Puerto Lopez is a small fishing village in southern Ecuador that is also a popular whale watching destination. Humpback whales mate off the nearby islands from June to October. Large sea birds - pelicans and giant frigates, keep fishermen on their toes landing the morning’s catch on the beach.
© 2010 Brenden Allen
How do you tell a story that affected you to your core? How do you describe a mother’s wailing and village’s pain as they lost another baby?
Its been a while since I have been to Burma, India or the border areas and this post has sat privately and hidden here since. Only now have I been able to put some kind of perspective to the grief I felt on a small scale for the family and on a larger scale for the situation in the region. I found it hard to manage my own grief too, but while I’d like to say this isn’t about me, it very much is and has been because it wont go away from my thoughts and I haven’t felt this baby died for any good reason at all as I once may have scavenged for as a witness to something hidden - her passing hasn’t educated people on the problems of insane levels of infant mortality in the region, babies shouldn’t die of curable disease by western standards and governments shouldn’t contribute to this death and sadness in such a way that I know Burma did which makes it so much more frustrating.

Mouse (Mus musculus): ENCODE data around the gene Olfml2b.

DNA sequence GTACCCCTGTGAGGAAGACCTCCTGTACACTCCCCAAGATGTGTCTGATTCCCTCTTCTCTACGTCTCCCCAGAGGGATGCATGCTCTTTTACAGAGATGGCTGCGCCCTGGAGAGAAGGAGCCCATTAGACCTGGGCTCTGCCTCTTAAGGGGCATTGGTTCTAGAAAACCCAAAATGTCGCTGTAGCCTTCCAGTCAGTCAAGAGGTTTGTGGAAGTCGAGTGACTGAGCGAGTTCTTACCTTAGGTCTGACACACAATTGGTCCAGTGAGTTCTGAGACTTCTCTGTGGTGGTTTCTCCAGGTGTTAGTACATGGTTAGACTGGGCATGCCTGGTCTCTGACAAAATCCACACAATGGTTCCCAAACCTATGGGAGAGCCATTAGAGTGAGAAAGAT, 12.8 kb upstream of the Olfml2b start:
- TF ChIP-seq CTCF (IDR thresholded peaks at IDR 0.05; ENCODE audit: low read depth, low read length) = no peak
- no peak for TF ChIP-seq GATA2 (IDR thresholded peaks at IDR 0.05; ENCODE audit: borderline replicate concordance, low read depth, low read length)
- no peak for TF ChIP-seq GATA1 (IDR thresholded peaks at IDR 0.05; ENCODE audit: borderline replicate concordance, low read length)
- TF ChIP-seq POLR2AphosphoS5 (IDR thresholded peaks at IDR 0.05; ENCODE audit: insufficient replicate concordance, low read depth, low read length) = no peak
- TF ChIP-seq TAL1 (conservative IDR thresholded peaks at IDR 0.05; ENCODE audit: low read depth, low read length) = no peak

I have always wished that someone with more journalistic chops were able to witness and yell a little louder from the rooftops, that which I saw.
I held Biakmankimi’s hand as she passed away and I was asked by the family to return and take some photos as they prepared to say goodbye.